By Donald Cook,2014-03-30 13:43
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For use in Modern Physics Laboratory





     th By T. Koeth Rev. Feb 17, 2006

    Rutgers 12 Inch, 1.2 MeV, Cyclotron Users Manual


    I. Introduction

    II. Safety Concerns

    III. Theory of the Cyclotron

    IV. Theory of Operation of 12 Inch Cyclotron:

    a. The LabView VI control system

    b. Vacuum System

    c. Magnet System (to be written)

    d. The RF system (to be written)

    e. The ion source

    f. The beam detection system (to be written)

    V. Procedures for operating the Cyclotron:

    a. Pre-operational Check List

    b. Starting Control Computer & VI

    c. Turning on the Cooling Water

    d. Turning on the Vacuum System

    e. Turning on the Electromagnet

    f. Turning on the RF System (50Watts)

    g. Turning on the Ion Source VI. Maintenance & Trouble Shooting

    a. Removing and Opening the Cyclotron Chamber

    b. Replacing the Ion Source Filament (to be written)

    c. Closing and (re-)installing the Cyclotron Chamber

    VII. Experiments

    a. Accel Physics: Experiencing Magnetic Resonance Acceleration (to be


    b. Accel Physics: Magnetic Focusing (to be written)

    c. Nuclear Physics: Measuring Q/m (to be written)

    VIII. Appendices

    a. Operational Readiness Check List (to be written)

    b. Note on Magnetic Field Measurements

    c. Note of RF field measurements IX. References

    a. Journal citations (to be written)

    b. Text book references (to be written)

    c. Expert Contact information

    d. Equipment manuals


    The Rutgers 12-Inch cyclotron is a particle accelerator. It utilizes a strong constant magnetic field and an oscillating high voltage to ―speed up‖ from rest – or accelerate - protons to a kinetic energy of 1,200,000


    This cyclotron was initially designed and constructed by two Rutgers Undergraduate Students starting in 1995. Since that time, other Rutgers Students and Staff members as well as outside visitors have participated in the evolution of this machine. Although the 12 Inch cyclotron’s primary purpose is a teaching tool, it is built to research quality standards.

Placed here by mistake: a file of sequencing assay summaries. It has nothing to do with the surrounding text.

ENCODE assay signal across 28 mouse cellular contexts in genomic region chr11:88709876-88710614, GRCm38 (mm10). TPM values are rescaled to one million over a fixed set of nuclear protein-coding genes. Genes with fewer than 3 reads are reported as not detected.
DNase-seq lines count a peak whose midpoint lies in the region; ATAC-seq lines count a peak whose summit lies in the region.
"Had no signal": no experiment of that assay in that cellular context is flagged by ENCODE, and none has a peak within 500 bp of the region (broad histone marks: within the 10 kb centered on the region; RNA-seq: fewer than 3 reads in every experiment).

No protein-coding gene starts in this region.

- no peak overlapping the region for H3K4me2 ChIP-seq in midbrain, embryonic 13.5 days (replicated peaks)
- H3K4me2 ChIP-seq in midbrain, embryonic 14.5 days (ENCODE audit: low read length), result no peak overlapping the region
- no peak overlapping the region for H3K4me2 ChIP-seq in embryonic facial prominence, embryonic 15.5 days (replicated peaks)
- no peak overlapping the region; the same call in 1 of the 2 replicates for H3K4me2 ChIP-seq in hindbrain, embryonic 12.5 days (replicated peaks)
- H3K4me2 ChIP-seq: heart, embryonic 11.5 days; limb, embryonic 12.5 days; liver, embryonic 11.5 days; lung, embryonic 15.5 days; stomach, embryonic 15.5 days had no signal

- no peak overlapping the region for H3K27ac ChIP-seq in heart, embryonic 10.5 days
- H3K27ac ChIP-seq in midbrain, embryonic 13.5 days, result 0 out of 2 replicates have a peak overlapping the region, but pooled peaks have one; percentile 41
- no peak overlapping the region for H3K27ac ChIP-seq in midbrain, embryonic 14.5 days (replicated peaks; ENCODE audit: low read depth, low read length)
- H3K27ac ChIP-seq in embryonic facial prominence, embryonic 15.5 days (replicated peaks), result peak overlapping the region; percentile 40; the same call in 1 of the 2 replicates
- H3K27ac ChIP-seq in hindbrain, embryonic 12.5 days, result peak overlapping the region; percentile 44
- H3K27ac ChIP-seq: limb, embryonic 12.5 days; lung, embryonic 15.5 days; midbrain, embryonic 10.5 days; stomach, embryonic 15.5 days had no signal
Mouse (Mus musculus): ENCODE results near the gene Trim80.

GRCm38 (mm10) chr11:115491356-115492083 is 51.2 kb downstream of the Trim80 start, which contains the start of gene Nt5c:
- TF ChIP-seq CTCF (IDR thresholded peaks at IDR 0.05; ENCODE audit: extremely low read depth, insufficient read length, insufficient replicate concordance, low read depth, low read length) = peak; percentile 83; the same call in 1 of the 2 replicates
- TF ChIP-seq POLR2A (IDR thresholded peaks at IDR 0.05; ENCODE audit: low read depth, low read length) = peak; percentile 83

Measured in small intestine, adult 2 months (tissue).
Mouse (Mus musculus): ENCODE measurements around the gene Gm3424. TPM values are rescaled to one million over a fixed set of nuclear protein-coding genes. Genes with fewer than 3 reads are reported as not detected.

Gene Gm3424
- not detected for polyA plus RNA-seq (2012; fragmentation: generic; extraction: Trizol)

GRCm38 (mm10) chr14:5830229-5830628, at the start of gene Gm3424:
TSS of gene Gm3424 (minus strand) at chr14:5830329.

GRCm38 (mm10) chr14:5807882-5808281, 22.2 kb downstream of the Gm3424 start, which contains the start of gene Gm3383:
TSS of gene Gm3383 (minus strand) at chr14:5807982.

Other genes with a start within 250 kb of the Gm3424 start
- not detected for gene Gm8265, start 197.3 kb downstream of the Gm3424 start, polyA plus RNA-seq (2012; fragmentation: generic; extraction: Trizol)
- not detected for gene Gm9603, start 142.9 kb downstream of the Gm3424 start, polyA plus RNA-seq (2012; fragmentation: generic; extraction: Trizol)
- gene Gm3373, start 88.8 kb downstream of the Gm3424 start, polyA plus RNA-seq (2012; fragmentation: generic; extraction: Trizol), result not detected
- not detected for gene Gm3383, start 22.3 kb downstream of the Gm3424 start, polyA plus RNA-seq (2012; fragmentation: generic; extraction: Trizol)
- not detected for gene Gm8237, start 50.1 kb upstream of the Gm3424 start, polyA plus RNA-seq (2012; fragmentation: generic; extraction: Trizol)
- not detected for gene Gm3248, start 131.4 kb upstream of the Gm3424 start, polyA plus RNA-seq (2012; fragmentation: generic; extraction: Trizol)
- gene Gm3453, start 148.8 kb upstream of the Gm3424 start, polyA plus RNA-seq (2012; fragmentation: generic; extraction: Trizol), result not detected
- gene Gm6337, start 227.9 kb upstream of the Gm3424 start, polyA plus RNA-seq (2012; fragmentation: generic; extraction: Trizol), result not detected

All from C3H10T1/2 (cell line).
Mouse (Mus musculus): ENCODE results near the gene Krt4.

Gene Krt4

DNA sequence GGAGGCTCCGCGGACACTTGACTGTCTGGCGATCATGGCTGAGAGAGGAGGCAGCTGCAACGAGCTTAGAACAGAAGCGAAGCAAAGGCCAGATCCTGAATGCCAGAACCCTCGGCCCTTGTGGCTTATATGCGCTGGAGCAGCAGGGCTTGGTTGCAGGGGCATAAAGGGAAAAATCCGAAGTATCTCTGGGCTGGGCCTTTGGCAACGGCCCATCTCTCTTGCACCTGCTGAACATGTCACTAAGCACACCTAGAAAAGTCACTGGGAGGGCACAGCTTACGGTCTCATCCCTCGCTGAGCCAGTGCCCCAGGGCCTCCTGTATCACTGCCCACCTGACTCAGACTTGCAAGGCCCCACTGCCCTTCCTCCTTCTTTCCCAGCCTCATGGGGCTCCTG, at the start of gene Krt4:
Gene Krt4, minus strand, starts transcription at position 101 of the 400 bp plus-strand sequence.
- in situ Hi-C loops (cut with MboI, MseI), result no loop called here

It is the goal of the original creators to inspire young scientists to enjoy building and working with apparatus. In a day, when most Physics labs are taught through computer simulation, the cyclotron offers real life experience: frustration and elation. The cyclotron project provides the student plenty of opportunities to make mistakes, to damage it, and then to repair it. Working with the cyclotron will gain the student exposure to the machine shop and electronics shop, experience in mechanical drafting, physical measurement, RF systems, high vacuum techniques, as well as insight into the physical world.


    Interaction with Rutgers 12 Inch Cyclotron is intended to be a fun experience; however, there are plenty of

    opportunities to seriously or fatally injure ones self if not cautious. There are five distinct hazards that

    anyone operating or working with the cyclotron must be aware of.

1. Electrical Safety: High Voltage & High Currents

    High voltages, i.e. voltages greater than 30 V, are found in many places in the cyclotron. As best as possible, care has been taken to shield and insulate all electrical connections. However, we will review of some of the more dangerous aspects of the cyclotron’s electrical systems. Starting with the mains power, 230 volts 60Hz AC is supplied to the control rack, and is internally distributed to the various components. Special attention should be made to the rear of the two Magnet Power Supplies located in the bottom of the control rack, as their input power connections are exposed terminal blocks. High voltages are necessary for the acceleration of the beam, one can reasonably expect voltages greater than 10 kV on the DEE inside the cyclotron chamber and RF matching box. AC mains for the RF is supplied through a 208 3φ power line. Similarly, inside the RF cabinet, an exposed terminal block has the live 208 V 3φ on it. The RF generator requires a DC high voltage, 5kV up to 1 ampere, to produce the needed RF power this can be found inside the RF cabinet chassis. Even after the unit is unplugged, capacitors can store a lethal charge. Other units, such as the ion source’s filament bias

    supply, -230V, and the ion gauge vacuum tube’s collector, have harmful voltages on them. It is important to know what you are working with before you begin any activity on the cyclotron.

    The electromagnet coils require a significant amount of power to excite the magnetic field. The coils are wired in series, and at maximum excitation drop 80 Volts at a current of 50 amperes. Again, the conductors carrying this current are partially exposed inside the control rack.

2. Strong Magnetic Fields